Let’s talk about periods

For many women, trying to conceive can be a challenging time, and learning to better understand the body’s menstrual cycle and recognise the signs of ovulation, may help them feel more in control. Here are a few facts about the menstrual cycle.

By Dr Neil Astill, Fertility Specialist and Clinical Director, City Fertility Centre

The menstrual cycle occurs within the female ovaries and uterus for the purpose of reproduction. It is a complex process controlled by many different glands and the hormones that these glands produce. It is essential for the production of eggs and preparation of the uterus for a pregnancy, and should occur monthly from puberty until menopause.

1. Menstrual cycles vary

The average menstrual cycle length can vary from 25 to 35 days. A menstrual cycle is the number of days from the first day of your last period to the first day of your next period.

2. A menstrual cycles has four phases

The four phases of the menstrual cycle are: the follicular phase where the ovarian follicles mature and prepare to release an egg; ovulation is where a mature egg is released from a follicle; the luteal phase where the remaining follicle that produced the egg, now produces hormones to provide nutrition to an embryo should one been created and implanted successfully; menstruation is the elimination of the lining of the uterus (endometrium) and is usually a sign that pregnancy has not been achieved.

3. Ovulation is a female’s most fertile time of the month

Ovulation is when the egg is released from the ovary and is definitely a female’s most fertile time of the month,

The likelihood of conceiving is substantially increased if you have sexual intercourse in the three days leading up to and including ovulation, which are the most fertile days in your menstrual cycle. This is when the egg is moving down the fallopian tube waiting to be fertilised. The egg can survive for up to 24 hours after ovulation, while sperm can survive and fertilise an egg for two to three days in the fallopian tubes.

If you are wishing to conceive, you should have unprotected intercourse every two days throughout the female’s “fertile window”. This means that sperm are ready and waiting for the egg when the female ovulates. If you wait until after ovulation to have sex, it is likely you will have missed the opportunity to conceive that month.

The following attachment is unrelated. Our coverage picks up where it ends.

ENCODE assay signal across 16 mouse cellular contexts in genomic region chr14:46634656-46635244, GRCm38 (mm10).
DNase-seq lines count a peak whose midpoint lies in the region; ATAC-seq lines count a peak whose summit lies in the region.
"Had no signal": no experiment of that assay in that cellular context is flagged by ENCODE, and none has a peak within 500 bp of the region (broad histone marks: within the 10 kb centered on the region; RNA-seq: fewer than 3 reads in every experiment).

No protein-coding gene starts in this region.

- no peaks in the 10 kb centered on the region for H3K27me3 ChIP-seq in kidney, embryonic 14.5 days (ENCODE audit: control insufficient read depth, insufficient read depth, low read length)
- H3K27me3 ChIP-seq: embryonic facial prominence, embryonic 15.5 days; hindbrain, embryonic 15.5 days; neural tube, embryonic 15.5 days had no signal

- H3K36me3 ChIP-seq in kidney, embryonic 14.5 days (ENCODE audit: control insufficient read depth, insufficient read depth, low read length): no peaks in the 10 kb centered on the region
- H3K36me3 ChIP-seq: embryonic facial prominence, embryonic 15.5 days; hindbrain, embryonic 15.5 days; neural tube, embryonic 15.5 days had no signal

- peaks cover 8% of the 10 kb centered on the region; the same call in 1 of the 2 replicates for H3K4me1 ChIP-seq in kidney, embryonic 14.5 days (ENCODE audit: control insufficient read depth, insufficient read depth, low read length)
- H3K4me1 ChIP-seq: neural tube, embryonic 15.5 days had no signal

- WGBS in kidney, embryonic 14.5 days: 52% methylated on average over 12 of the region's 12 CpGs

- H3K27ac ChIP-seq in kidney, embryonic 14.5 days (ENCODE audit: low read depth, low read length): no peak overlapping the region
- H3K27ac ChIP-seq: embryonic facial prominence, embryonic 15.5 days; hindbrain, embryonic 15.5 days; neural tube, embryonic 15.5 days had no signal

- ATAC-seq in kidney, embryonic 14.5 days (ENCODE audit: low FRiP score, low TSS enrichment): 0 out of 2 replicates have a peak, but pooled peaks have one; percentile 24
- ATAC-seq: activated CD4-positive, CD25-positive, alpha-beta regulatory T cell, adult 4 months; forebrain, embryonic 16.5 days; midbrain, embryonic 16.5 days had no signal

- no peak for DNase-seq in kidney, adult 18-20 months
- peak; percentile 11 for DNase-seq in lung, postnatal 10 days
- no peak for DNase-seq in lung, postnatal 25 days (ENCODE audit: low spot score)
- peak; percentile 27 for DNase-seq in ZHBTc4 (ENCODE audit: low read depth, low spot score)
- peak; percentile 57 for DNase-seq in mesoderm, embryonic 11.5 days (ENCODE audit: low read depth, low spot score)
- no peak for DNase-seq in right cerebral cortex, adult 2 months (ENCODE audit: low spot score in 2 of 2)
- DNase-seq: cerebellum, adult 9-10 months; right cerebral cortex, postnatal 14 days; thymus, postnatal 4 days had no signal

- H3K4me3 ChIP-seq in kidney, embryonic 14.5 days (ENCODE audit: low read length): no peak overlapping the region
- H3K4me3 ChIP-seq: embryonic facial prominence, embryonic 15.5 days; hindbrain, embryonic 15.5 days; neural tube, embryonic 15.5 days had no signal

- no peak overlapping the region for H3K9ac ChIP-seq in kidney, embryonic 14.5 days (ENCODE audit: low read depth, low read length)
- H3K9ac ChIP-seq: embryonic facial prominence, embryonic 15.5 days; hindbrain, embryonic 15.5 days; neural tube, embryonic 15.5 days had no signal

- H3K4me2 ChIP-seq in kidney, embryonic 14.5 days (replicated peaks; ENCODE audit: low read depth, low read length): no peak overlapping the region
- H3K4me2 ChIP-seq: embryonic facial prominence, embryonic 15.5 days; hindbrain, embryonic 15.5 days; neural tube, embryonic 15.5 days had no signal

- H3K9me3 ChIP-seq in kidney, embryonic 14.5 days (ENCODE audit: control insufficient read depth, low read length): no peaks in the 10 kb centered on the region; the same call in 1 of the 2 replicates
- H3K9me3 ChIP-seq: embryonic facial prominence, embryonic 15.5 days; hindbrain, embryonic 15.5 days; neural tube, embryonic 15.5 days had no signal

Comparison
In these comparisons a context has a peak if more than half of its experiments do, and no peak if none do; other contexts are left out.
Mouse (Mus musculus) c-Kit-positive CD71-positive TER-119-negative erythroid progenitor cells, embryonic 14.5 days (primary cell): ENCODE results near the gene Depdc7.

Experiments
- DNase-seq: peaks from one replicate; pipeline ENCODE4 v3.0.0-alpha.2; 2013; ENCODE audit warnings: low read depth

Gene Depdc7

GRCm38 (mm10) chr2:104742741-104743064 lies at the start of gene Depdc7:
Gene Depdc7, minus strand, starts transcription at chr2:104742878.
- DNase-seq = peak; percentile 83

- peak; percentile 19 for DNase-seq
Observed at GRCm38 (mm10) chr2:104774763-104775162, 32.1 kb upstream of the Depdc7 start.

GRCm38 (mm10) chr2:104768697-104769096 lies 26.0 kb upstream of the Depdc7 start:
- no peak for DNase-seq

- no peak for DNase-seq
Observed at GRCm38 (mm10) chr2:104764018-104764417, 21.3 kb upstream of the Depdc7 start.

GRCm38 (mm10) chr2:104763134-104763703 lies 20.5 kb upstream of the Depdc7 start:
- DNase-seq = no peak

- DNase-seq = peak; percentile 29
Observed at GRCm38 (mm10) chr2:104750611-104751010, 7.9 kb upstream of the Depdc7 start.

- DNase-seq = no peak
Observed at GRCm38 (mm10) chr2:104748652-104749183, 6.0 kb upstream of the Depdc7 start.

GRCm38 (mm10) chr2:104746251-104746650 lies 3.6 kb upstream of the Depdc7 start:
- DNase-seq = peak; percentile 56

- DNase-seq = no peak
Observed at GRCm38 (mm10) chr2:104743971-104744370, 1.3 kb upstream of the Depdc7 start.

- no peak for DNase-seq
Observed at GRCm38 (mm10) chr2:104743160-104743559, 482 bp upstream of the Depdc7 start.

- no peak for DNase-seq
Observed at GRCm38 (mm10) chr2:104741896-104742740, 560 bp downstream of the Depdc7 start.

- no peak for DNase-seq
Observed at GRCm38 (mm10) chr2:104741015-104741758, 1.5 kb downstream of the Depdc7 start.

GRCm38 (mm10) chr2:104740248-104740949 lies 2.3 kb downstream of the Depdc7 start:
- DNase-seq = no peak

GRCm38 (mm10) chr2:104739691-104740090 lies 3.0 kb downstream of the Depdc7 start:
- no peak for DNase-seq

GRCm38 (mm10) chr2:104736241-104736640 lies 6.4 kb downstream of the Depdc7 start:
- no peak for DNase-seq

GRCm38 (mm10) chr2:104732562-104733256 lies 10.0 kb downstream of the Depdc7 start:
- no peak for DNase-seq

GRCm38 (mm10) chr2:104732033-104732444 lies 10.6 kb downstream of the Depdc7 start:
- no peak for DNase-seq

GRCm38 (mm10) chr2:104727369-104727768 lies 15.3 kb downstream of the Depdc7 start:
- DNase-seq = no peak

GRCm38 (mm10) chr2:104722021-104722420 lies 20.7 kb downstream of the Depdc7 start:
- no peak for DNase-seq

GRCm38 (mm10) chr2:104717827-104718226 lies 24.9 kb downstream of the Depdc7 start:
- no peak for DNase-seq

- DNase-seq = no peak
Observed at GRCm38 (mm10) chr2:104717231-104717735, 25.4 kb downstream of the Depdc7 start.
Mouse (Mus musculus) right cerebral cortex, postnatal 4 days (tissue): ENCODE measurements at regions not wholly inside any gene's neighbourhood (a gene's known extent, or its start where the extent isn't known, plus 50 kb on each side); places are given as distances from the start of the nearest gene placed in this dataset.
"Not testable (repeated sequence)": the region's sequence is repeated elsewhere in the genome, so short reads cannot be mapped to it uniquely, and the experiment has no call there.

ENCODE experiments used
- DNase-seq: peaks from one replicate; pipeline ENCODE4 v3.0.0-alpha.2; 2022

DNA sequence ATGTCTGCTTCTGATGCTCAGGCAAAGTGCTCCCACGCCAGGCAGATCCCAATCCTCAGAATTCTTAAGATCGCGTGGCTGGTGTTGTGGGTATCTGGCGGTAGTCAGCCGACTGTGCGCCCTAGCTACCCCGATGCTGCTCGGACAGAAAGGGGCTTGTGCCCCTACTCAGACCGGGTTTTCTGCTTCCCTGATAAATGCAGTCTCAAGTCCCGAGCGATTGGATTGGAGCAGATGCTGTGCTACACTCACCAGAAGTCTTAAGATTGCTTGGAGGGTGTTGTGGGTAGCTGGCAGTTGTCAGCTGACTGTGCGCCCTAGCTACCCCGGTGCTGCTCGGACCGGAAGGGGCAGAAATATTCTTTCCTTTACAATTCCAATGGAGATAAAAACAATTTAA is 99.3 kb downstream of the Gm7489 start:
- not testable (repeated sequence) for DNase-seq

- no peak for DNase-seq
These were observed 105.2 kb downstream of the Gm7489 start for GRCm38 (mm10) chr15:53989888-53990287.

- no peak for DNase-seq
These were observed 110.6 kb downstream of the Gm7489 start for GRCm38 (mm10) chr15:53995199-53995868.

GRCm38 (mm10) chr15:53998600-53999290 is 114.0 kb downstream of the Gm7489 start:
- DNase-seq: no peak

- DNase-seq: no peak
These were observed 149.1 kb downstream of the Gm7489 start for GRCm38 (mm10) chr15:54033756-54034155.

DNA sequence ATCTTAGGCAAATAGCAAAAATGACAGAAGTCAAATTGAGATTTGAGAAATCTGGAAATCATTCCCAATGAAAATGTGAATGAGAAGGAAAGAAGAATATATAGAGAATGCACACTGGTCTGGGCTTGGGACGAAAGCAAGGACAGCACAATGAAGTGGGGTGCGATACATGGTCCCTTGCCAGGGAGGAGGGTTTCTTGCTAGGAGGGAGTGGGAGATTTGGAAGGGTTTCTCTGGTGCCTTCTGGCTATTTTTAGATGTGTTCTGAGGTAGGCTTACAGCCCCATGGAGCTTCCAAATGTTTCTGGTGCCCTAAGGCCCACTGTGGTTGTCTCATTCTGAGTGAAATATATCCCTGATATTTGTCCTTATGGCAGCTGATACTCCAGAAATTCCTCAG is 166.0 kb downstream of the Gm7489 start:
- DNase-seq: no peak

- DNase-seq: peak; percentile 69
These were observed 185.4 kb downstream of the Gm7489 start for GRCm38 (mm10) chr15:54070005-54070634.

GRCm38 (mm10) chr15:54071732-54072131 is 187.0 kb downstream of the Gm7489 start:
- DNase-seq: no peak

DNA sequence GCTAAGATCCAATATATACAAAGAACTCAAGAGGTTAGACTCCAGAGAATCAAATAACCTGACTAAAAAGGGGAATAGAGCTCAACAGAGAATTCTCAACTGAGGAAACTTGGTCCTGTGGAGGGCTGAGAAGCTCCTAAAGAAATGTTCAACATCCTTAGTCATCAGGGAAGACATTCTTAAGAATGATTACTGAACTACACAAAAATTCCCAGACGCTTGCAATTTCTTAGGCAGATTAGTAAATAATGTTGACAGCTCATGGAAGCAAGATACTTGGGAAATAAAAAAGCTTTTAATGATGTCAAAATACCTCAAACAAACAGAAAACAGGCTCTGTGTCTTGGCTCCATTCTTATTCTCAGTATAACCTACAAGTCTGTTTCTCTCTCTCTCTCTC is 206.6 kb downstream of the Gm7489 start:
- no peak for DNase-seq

4. Calculating your “fertile window” is vital

To calculate your “fertile window”, you need to know the length of the menstrual cycle (which can vary from 23 to 35 days or longer). So, if your cycle is 28 days, subtract 14 days from the first day of your last period to identify the day you are likely to ovulate.

If your cycles are irregular, or vary in duration each month, your ovulation date will be difficult to calculate. While ovulation urine tests may be useful, you may want to consider seeking further advice from your GP or a fertility specialist.

This Fertility Awareness Calendar can help you predict your ovulation date.

5. Irregular menstrual cycles can indicate a problem with ovulation

Irregular menstrual cycles may suggest a problem with ovulation. As previously mentioned the female menstrual cycle is determined by a complex interaction of hormones, so any hormone imbalance can make a period irregular. Although, in most cases, irregular cycles are not dangerous, it is important to determine what is causing the irregularity. There are several ways to help regulate menstrual cycles.

This article was written by Dr Neil Astill, Fertility Specialist and Clinical Director at City Fertility Centre, and has been reproduced with permission.

Got more fertility questions? Contact City Fertility Centre.

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